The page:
IT & tech is the main industry we're focused on. Among the other four, one is healthcare, which is our second-biggest; we also have skill traits, so we prepare people in countries like India or Pakistan for work in construction; we also have marketing and customer support, which covers call-center jobs, digital marketing jobs; and the latest is the green economy/ green jobs - here is everything from someone who learns through us how to repair bikes to people who learn how to install photovoltaic panels.

Anything else you would like to add?

As we are preparing to launch, what's relevant to mention is the importance of multi-stakeholder partnerships. Yes, we work a lot with corporates who are generously donating to our cause and NGOs who help us. In the last years, we have worked more and more with governments. I mention the government because I would love for the program in Romania, the pilot, to be a success; in general, when we see a pilot is a success, we gradually start to open up to conversations with the government now that we have something to show them. Without having government support we cannot build this program as much as we want. We are launching in Romania with the intent to eventually make this program sustainable and scalable, hopefully […] Our plan to make our program more sustainable in all countries is to work more closely with governments and in particular with the workforce development agencies each country has. I know in Romania there is one; we do plan to reach out when the time comes. I just hope now, before we launch, there will be an opening on their side to work together. It has been in India, Singapore, and the UK - three examples of countries where we work hand in hand with governments, and we do so very well, I think.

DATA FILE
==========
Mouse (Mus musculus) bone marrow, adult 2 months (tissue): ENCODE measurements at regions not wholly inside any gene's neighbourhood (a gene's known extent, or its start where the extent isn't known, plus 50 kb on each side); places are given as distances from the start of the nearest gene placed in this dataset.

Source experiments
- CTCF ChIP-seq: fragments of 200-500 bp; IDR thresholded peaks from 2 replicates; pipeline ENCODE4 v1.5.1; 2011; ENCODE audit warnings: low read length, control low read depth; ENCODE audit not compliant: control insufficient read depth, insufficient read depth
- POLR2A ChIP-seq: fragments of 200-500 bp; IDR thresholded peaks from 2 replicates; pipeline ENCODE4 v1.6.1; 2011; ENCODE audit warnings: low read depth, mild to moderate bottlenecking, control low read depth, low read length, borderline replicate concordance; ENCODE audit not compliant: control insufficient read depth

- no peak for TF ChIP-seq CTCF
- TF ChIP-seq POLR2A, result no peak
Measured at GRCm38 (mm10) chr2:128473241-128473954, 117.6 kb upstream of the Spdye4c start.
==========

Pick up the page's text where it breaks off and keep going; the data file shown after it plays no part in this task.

(Photo courtesy of David Timiș)

simona@romania-insider.com

Normal

Tackling the need for skilling and reskilling: Non-profit Generation's plan to be present in Romania

Global non-profit network Generation, which trains, places, and supports people into jobs that would otherwise be inaccessible, is looking to roll out a pilot project in Romania next year. The independent non-profit, founded in 2014 by McKinsey, serves learners of all ages, offering programs to prepare and place people into close to 40 professions across five different sectors. 

While most of them are tech ones, the non-profit also trains people for healthcare, customer service & sales, and skilled trades jobs. Another category in their job portfolio program is the green economy, with candidates trained to install PV panels or repair bikes. Since it launched, over 70,000 people graduated from its programs. It had more than 25,000 graduates since the start of the Covid-19 pandemic in March 2020.

The non-profit, which is present in 17 counties across five continents, works with employers ranging from start-ups and SMEs to Fortune 500 companies. More than 84% of graduates, who can be both young people and those who need reskilling, are placed in jobs within three months of completing Generation's programs.

Last year, Generation announced a new funding coalition aimed at continuing and expanding its scope of delivery. It joined forces with BlackRock, Microsoft, and Verizon in a collaboration that committed USD 77 million in new funding and USD 50 million in in-kind support.

After the ReThink Romania summit in September, Romania Insider caught up with Generation's David Timiș to learn more about the non-profit's plans for the country.

How do you decide on the countries you want to launch in? What are some of the factors influencing such a decision? Why did you choose Romania?

The answer is two-fold, meaning that initially, the organization, Generation, was choosing countries to pilot programs in that are very diverse, very different from each other. If we look back into our history, our initial countries were Spain, the US, where we are headquartered, India, and Kenya. So very, very different countries […] and obviously, the learners we have there are confronted with different challenges. So that was initially in our history. Now, as we have more than 16 countries, we're at the 17th with Colombia, we have started focusing more on scaling only in the case we find a country where we can find a really reliable partner.